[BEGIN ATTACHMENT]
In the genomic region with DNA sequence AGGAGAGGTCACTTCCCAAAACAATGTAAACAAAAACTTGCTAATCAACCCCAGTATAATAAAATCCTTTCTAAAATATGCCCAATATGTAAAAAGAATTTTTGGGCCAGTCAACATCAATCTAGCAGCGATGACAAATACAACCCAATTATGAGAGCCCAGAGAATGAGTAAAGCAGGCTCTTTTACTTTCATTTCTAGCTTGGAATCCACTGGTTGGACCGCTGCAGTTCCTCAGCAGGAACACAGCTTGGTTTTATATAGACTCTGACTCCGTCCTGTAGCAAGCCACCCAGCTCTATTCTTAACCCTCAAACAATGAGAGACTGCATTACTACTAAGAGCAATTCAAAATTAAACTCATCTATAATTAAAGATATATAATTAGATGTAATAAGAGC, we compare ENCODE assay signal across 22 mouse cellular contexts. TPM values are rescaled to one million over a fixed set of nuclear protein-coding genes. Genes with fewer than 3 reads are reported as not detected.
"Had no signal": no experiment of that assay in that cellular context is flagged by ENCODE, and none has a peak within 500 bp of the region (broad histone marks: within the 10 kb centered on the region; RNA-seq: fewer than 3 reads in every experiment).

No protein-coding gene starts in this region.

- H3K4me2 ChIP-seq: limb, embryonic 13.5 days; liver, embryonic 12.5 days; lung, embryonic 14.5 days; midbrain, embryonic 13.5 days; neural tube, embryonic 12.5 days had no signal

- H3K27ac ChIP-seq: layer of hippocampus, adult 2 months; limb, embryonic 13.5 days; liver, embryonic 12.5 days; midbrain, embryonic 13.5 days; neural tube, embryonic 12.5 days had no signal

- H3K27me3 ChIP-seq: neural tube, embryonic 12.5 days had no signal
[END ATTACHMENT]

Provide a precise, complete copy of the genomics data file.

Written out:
In the genomic region with DNA sequence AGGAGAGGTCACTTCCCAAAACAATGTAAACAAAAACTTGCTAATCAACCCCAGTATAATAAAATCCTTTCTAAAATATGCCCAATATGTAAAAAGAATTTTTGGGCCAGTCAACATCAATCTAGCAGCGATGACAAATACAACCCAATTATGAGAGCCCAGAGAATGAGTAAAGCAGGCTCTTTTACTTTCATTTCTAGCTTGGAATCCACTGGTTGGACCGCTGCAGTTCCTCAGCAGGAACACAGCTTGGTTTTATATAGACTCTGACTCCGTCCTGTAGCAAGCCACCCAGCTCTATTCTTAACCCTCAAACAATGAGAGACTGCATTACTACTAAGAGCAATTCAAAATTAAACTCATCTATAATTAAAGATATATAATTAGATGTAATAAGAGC, we compare ENCODE assay signal across 22 mouse cellular contexts. TPM values are rescaled to one million over a fixed set of nuclear protein-coding genes. Genes with fewer than 3 reads are reported as not detected.
"Had no signal": no experiment of that assay in that cellular context is flagged by ENCODE, and none has a peak within 500 bp of the region (broad histone marks: within the 10 kb centered on the region; RNA-seq: fewer than 3 reads in every experiment).

No protein-coding gene starts in this region.

- H3K4me2 ChIP-seq: limb, embryonic 13.5 days; liver, embryonic 12.5 days; lung, embryonic 14.5 days; midbrain, embryonic 13.5 days; neural tube, embryonic 12.5 days had no signal

- H3K27ac ChIP-seq: layer of hippocampus, adult 2 months; limb, embryonic 13.5 days; liver, embryonic 12.5 days; midbrain, embryonic 13.5 days; neural tube, embryonic 12.5 days had no signal

- H3K27me3 ChIP-seq: neural tube, embryonic 12.5 days had no signal